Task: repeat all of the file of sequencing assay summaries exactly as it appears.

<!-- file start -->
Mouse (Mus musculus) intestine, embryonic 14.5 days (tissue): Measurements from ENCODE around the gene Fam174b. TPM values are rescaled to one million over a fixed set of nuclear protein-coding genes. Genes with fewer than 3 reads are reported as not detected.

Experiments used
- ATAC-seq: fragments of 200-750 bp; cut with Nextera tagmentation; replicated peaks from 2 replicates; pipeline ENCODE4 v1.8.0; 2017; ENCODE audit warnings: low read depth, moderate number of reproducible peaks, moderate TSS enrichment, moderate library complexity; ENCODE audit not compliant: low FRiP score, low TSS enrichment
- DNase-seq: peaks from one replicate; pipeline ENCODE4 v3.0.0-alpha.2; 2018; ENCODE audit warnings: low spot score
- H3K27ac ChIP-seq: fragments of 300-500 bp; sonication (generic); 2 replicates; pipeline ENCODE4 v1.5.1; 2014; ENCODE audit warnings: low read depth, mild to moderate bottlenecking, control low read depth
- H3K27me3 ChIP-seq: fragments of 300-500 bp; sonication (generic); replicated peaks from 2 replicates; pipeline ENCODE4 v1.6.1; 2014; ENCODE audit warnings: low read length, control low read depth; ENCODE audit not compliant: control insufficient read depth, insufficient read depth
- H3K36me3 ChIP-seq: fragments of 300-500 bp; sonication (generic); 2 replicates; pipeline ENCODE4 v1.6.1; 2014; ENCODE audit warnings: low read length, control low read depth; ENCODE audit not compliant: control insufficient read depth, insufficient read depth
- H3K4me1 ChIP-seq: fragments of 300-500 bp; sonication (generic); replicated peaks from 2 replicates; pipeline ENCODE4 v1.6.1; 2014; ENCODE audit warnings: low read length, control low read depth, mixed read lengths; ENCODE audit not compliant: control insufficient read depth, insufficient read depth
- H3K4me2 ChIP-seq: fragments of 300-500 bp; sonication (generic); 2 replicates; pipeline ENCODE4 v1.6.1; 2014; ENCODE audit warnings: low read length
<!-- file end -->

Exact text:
Mouse (Mus musculus) intestine, embryonic 14.5 days (tissue): Measurements from ENCODE around the gene Fam174b. TPM values are rescaled to one million over a fixed set of nuclear protein-coding genes. Genes with fewer than 3 reads are reported as not detected.

Experiments used
- ATAC-seq: fragments of 200-750 bp; cut with Nextera tagmentation; replicated peaks from 2 replicates; pipeline ENCODE4 v1.8.0; 2017; ENCODE audit warnings: low read depth, moderate number of reproducible peaks, moderate TSS enrichment, moderate library complexity; ENCODE audit not compliant: low FRiP score, low TSS enrichment
- DNase-seq: peaks from one replicate; pipeline ENCODE4 v3.0.0-alpha.2; 2018; ENCODE audit warnings: low spot score
- H3K27ac ChIP-seq: fragments of 300-500 bp; sonication (generic); 2 replicates; pipeline ENCODE4 v1.5.1; 2014; ENCODE audit warnings: low read depth, mild to moderate bottlenecking, control low read depth
- H3K27me3 ChIP-seq: fragments of 300-500 bp; sonication (generic); replicated peaks from 2 replicates; pipeline ENCODE4 v1.6.1; 2014; ENCODE audit warnings: low read length, control low read depth; ENCODE audit not compliant: control insufficient read depth, insufficient read depth
- H3K36me3 ChIP-seq: fragments of 300-500 bp; sonication (generic); 2 replicates; pipeline ENCODE4 v1.6.1; 2014; ENCODE audit warnings: low read length, control low read depth; ENCODE audit not compliant: control insufficient read depth, insufficient read depth
- H3K4me1 ChIP-seq: fragments of 300-500 bp; sonication (generic); replicated peaks from 2 replicates; pipeline ENCODE4 v1.6.1; 2014; ENCODE audit warnings: low read length, control low read depth, mixed read lengths; ENCODE audit not compliant: control insufficient read depth, insufficient read depth
- H3K4me2 ChIP-seq: fragments of 300-500 bp; sonication (generic); 2 replicates; pipeline ENCODE4 v1.6.1; 2014; ENCODE audit warnings: low read length